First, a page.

So it seems that at one end of the spectrum we have the Catholic ideal of sex as a sacramental act of inherent nobility. And at the other end we have sex as merely an animalistic physical urge--no more serious than a desire to eat junk food--that is so trivial that we find no fault in a man pleasuring himself with a vacuum cleaner. When given a choice between "Honey got a booty like pow, pow, pow; honey got some boobies like wow, oh, wow" and "Stern as death is love, relentless as the nether world is devotion; its flames are a blazing fire" I pick the latter.

Saturday, July 2, 2011

Coincidentally wondering about Divine Providence.

So on the way to Dunkin Donuts today I remembered a friend mentioning A Prayer for Owen Meany, with regard to Divine Providence, when I last saw her. I had also recently been thinking of that book in the same context. A divinely providential conversation about Divine Providence? Well. I don't know about that. I think this is a Tootsie Pop situation of "The world may never know."

Spoiler Alert: A Prayer for Owen Meany I admit that I don't remember the details of the book so well. Some of the following might be a little wrong, and I always thought that the whole virgin-birth-of-Owen-Meany thing was pretty messed up. But the book is a great example of Divine Providence because you see the God factors, for example, the small size and high-pitched voice which end up fitting perfectly into God's plan, and the things Owen feels driven to do, like learning how to swim so well. Then there are the gifts that Owen cultivated through his own free choice, like learning to speak Chinese. All of these factors come together in Owen's miraculous saving of the Chinese children which ends up costing his life.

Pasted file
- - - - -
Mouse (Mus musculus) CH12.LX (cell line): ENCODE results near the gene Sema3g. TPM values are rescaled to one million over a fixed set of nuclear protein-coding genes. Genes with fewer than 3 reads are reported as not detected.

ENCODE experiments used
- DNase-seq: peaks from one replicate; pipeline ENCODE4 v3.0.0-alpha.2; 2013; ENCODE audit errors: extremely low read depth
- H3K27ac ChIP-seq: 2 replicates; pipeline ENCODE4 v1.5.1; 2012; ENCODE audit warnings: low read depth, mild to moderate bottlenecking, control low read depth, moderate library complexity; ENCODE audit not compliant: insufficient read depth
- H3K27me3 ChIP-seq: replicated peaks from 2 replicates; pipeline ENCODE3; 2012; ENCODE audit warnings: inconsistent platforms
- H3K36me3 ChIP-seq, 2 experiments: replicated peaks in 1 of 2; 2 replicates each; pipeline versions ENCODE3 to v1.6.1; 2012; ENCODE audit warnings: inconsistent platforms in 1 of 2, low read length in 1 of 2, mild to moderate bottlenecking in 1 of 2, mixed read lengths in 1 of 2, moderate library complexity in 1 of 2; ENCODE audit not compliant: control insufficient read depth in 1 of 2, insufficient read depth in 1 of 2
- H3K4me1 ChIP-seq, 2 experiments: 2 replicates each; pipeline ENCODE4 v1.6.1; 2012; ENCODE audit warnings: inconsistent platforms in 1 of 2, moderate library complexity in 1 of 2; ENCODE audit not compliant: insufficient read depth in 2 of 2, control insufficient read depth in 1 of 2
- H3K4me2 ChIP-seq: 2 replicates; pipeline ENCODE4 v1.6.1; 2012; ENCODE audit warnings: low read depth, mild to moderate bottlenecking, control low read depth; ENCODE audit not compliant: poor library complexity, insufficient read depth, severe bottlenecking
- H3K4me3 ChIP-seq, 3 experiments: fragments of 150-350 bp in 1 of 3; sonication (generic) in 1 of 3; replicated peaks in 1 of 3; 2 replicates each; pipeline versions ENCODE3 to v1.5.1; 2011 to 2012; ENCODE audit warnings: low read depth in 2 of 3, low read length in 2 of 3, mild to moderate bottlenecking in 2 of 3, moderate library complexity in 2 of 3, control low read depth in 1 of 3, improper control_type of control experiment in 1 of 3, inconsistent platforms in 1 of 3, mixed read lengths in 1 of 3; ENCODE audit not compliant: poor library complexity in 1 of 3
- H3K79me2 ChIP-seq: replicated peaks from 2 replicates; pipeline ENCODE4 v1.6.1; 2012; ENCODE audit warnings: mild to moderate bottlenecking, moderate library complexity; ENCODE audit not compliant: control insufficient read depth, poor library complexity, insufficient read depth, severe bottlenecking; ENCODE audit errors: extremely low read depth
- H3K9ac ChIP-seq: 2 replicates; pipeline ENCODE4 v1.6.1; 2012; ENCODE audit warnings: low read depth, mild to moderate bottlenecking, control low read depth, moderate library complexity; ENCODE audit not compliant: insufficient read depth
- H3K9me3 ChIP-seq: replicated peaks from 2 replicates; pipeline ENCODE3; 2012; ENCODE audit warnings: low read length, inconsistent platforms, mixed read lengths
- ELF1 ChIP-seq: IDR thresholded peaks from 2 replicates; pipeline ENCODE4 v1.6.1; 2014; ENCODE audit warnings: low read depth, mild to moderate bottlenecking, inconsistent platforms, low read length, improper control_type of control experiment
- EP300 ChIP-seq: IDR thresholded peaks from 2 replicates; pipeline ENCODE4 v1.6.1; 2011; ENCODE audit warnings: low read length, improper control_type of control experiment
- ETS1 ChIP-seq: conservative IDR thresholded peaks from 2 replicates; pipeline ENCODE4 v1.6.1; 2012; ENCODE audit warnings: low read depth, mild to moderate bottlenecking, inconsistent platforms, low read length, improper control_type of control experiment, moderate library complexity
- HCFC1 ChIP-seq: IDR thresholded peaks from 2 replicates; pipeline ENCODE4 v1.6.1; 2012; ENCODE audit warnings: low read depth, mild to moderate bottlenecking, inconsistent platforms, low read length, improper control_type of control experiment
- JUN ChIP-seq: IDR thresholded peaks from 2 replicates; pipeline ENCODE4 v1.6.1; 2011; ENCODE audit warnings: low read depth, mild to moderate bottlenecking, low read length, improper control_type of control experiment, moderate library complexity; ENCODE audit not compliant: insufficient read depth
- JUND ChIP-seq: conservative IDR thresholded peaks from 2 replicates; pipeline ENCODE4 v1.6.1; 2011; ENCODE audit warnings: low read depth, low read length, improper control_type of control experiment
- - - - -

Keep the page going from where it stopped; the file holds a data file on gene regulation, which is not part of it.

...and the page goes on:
Divine Providence is sometimes hard to wrap a Catholic head around since we're all suppose to have free will. How do we both have free will and participate in Divine Providence and fulfilling God's Will? This is the idea of the constantly working God who is always and everywhere. Obviously sometimes we do bad things and can imagine God tweaking future circumstances so that everything still works out. We can also imagine God tweaking circumstances around us to coax us into making a certain decision. The decision was still made freely but is in accordance with God's Will. Discernment is the practice of asking God's opinion and willfully trying to figure out which decisions are the best in His eyes. We can still then go and do something different, although perhaps we shouldn't. But often we're left to our own devices. Someone decides to study Chinese instead of Spanish. Who would think such a decision would play a role in Divine Providence? But the constantly working God might use the fact that he/she chose to take Chinese to fit this individual's piece into the perfect position in God's puzzle.

People say that this universe is so uniquely perfect for supporting life that there must be some sort of intelligent creator. I've read the counter argument that this world wasn't 'created' because there's really an infinite number of universes and we just happen to be in the one that supports life. Then there's the idea of alternate dimensions (like that tv show Sliders) where another Sarah is living a completely different life. Actually, an infinite number of Sarahs are living all of the possible combinations of lives. Well, in reality, God sees the infinite number of possible lives I could live. At every moment, the free choice I make narrows down the number of possible ways my life can play out. I guess infinity can't be narrowed down, but rather some options would be eliminated. Then the constantly working God tweaks the parameters he has control over, which includes everything but the human free will which is His irrevocable gift to humanity. At each particular instant in time, God works everything toward my eventual salvation. It's like a gigantic feedback loop where God provides the input parameters. He lets us do whatever we're going to do and then tweaks the next set of inputs in response to our actions. Very much like the PID controller in instrument electronics which provides a present input based on the past, present, and estimated future errors of the system.